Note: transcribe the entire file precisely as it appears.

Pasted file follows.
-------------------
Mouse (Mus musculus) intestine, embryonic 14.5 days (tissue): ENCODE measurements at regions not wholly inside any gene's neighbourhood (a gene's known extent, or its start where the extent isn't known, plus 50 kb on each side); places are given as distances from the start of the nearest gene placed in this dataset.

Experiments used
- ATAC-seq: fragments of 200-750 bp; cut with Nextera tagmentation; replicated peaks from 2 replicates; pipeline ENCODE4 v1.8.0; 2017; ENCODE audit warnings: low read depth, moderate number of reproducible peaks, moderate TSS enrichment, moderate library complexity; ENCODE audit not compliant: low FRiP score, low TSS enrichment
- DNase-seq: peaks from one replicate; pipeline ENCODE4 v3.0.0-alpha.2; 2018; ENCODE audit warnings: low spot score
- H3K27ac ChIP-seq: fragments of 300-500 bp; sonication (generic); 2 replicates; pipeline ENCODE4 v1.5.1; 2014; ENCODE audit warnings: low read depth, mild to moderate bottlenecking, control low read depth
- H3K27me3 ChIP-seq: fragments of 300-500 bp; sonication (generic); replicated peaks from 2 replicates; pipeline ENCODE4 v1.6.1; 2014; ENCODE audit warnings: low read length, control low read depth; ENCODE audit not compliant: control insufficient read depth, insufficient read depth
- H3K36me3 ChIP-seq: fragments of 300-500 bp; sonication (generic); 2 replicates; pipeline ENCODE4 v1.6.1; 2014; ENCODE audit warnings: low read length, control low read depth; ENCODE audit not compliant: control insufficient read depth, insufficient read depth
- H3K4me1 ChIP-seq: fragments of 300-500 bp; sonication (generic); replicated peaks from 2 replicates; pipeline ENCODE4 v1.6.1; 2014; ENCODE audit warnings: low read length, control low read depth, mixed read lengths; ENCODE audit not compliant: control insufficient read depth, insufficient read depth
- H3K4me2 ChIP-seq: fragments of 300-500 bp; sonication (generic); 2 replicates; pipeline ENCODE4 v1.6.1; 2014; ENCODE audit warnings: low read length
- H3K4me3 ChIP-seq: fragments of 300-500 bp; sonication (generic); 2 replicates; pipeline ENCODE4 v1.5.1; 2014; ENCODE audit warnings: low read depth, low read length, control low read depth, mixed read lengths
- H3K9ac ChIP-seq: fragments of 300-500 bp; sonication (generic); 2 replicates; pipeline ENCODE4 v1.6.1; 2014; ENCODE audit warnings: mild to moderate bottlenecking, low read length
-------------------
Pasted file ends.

Mouse (Mus musculus) intestine, embryonic 14.5 days (tissue): ENCODE measurements at regions not wholly inside any gene's neighbourhood (a gene's known extent, or its start where the extent isn't known, plus 50 kb on each side); places are given as distances from the start of the nearest gene placed in this dataset.

Experiments used
- ATAC-seq: fragments of 200-750 bp; cut with Nextera tagmentation; replicated peaks from 2 replicates; pipeline ENCODE4 v1.8.0; 2017; ENCODE audit warnings: low read depth, moderate number of reproducible peaks, moderate TSS enrichment, moderate library complexity; ENCODE audit not compliant: low FRiP score, low TSS enrichment
- DNase-seq: peaks from one replicate; pipeline ENCODE4 v3.0.0-alpha.2; 2018; ENCODE audit warnings: low spot score
- H3K27ac ChIP-seq: fragments of 300-500 bp; sonication (generic); 2 replicates; pipeline ENCODE4 v1.5.1; 2014; ENCODE audit warnings: low read depth, mild to moderate bottlenecking, control low read depth
- H3K27me3 ChIP-seq: fragments of 300-500 bp; sonication (generic); replicated peaks from 2 replicates; pipeline ENCODE4 v1.6.1; 2014; ENCODE audit warnings: low read length, control low read depth; ENCODE audit not compliant: control insufficient read depth, insufficient read depth
- H3K36me3 ChIP-seq: fragments of 300-500 bp; sonication (generic); 2 replicates; pipeline ENCODE4 v1.6.1; 2014; ENCODE audit warnings: low read length, control low read depth; ENCODE audit not compliant: control insufficient read depth, insufficient read depth
- H3K4me1 ChIP-seq: fragments of 300-500 bp; sonication (generic); replicated peaks from 2 replicates; pipeline ENCODE4 v1.6.1; 2014; ENCODE audit warnings: low read length, control low read depth, mixed read lengths; ENCODE audit not compliant: control insufficient read depth, insufficient read depth
- H3K4me2 ChIP-seq: fragments of 300-500 bp; sonication (generic); 2 replicates; pipeline ENCODE4 v1.6.1; 2014; ENCODE audit warnings: low read length
- H3K4me3 ChIP-seq: fragments of 300-500 bp; sonication (generic); 2 replicates; pipeline ENCODE4 v1.5.1; 2014; ENCODE audit warnings: low read depth, low read length, control low read depth, mixed read lengths
- H3K9ac ChIP-seq: fragments of 300-500 bp; sonication (generic); 2 replicates; pipeline ENCODE4 v1.6.1; 2014; ENCODE audit warnings: mild to moderate bottlenecking, low read length